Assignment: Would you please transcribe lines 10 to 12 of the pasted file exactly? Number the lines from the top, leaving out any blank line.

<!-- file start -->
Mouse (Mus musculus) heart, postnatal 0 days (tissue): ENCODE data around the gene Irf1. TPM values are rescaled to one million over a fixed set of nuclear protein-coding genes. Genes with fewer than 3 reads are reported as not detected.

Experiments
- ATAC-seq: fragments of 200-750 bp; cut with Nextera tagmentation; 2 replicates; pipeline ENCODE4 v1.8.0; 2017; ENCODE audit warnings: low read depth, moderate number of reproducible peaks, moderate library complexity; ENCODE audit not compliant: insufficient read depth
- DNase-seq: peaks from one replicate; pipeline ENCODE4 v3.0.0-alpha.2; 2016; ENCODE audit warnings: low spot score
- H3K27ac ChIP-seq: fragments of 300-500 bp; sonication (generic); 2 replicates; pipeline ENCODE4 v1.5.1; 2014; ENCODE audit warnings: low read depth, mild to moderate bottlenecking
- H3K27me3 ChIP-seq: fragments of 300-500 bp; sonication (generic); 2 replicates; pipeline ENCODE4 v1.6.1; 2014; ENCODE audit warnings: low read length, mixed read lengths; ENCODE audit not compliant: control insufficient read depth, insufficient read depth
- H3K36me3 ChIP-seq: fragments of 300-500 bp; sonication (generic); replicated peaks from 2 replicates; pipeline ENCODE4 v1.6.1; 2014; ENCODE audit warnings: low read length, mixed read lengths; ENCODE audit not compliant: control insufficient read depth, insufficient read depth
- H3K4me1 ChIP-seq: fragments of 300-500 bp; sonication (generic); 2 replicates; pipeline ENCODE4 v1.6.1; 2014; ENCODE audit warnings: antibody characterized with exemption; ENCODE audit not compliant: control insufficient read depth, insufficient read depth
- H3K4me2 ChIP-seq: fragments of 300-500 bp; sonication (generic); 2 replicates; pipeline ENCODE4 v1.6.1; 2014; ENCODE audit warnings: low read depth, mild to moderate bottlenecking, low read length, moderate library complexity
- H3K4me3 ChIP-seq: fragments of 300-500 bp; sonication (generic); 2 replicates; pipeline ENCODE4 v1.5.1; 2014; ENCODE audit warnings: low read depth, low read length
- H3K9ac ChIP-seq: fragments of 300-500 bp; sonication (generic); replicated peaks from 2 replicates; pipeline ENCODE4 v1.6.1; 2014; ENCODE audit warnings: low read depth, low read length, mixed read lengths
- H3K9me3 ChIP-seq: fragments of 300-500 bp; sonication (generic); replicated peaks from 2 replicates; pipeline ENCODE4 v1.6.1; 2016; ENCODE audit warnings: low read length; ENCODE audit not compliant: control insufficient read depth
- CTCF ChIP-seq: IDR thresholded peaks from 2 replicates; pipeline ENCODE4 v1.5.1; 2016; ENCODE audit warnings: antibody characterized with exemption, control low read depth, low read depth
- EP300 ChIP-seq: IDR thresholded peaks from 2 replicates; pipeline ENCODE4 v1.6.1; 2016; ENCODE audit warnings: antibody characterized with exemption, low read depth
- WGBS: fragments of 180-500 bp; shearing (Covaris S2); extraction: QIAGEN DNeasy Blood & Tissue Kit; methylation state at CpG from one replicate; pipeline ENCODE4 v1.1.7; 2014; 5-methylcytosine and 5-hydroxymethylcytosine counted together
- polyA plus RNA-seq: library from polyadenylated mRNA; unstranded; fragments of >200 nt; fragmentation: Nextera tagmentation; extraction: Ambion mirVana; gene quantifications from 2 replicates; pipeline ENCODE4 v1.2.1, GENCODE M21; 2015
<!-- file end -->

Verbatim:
- H3K4me3 ChIP-seq: fragments of 300-500 bp; sonication (generic); 2 replicates; pipeline ENCODE4 v1.5.1; 2014; ENCODE audit warnings: low read depth, low read length
- H3K9ac ChIP-seq: fragments of 300-500 bp; sonication (generic); replicated peaks from 2 replicates; pipeline ENCODE4 v1.6.1; 2014; ENCODE audit warnings: low read depth, low read length, mixed read lengths
- H3K9me3 ChIP-seq: fragments of 300-500 bp; sonication (generic); replicated peaks from 2 replicates; pipeline ENCODE4 v1.6.1; 2016; ENCODE audit warnings: low read length; ENCODE audit not compliant: control insufficient read depth